While an LED animation pattern is playing, the current from the battery varies between 10 to 24 mA depending on the pattern. Clearly the Star Ring can’t afford to do that very often. With no LEDs illuminated but the ATTINY still running, the current is 2.9 mA, which is still far too high. To save power, in the time between each LED animation pattern the ATTINY slows its clock to 31 kHz, disables all hardware peripherals except the timer, and enters idle mode. In this mode the main CPU clock is halted, but the peripheral clock continues to run, so the device can be awakened from a timer interrupt or external pin change interrupt. The current from the battery in this state is only 99 microamps. Much better! According to the datasheet it should be even lower, about 10 microamps, but I’ll take what I can get.

But even 99 microamps is too much current for the long term. That rate of current would deplete the battery in three months all by itself, without ever illuminating the LEDs. To save more power, if an hour has passed without the button being pressed, the ATTINY will enter power-down mode. In this mode all clocks are halted, and the IO buffers are disabled except for the one pin connected to the button. The device can’t be awakened by a timer interrupt, but now requires an external pin change interrupt from the button. When in this state, the current from the battery is a minuscule 120 nanoamps. Yet this tiny amount of current is still enough to maintain the CPU state and the contents of RAM. As soon as the button is pushed, Star Ring immediately jumps back to life and continues with the next LED animation pattern.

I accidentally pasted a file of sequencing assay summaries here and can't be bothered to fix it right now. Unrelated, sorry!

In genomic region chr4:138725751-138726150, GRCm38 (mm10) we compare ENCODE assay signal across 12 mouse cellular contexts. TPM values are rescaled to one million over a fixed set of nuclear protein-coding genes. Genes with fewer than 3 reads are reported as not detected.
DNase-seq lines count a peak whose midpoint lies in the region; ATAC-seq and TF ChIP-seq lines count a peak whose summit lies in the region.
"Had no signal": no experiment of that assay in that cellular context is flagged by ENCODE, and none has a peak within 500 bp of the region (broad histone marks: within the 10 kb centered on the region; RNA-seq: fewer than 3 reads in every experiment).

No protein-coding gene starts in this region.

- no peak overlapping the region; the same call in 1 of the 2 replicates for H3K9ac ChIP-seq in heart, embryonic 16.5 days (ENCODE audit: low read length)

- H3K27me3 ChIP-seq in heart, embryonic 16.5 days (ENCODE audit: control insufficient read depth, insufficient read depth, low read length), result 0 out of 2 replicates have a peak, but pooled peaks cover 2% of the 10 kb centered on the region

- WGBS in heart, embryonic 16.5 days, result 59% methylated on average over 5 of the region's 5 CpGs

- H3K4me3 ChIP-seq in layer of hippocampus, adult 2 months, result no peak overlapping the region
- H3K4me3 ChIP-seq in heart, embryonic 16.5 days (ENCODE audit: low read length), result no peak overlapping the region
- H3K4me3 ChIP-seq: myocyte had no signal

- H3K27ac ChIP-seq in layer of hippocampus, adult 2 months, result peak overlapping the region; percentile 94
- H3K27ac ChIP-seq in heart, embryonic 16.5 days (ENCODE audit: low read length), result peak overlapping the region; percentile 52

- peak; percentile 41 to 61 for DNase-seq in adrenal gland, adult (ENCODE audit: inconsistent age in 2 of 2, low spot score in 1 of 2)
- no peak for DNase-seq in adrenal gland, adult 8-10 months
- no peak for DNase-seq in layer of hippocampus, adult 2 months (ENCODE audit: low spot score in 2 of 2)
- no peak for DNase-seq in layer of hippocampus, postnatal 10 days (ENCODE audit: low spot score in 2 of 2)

Sometimes the operator may want to force Star Ring into power-down mode immediately, without waiting for the one-hour timeout. Pressing and holding the button for a few seconds will play a “shutdown” LED animation, followed by the device going immediately to power-down mode. The battery life in this state is effectively infinite, or as long as the shelf life of the battery. No further LED animations will play until the device is reawakened by another button press.

 
Next Steps

I don’t think this is a product for sale – unless 20 people immediately respond saying they want to buy a Star Ring. It would be challenging to mass produce, because the intentional misuse of the top copper layer for decorative purposes means it would be difficult to use a solder stencil and an oven to assemble the boards. Solder paste would stick to the exposed copper of the moons and stars, spoiling the design. So this is probably just a project of personal whimsy for myself, friends, and family.

Commercial or personal, I do have a couple of ideas for Star Ring version 2:

  • Put the battery on the back, and the ATTINY chip on the front. This would look better, since the battery is kind of ugly.
     
  • Add mounting holes, clips, snaps, or something else to provide for easy use as a wearable.
     
  • Use a right-angle pushbutton instead of a standard button. With a clothing mount, the standard button may be painful or socially awkward to push in, against the body. A right-angle button would push parallel to the body.
     
  • Use red/yellow dual-color LEDs, that are really two LEDs in a single package. It might require an ATTINY with more pins, or perhaps a couple of extra transistors, but it would enable many more creative possibilities for the LED animation patterns.

Happy blinking!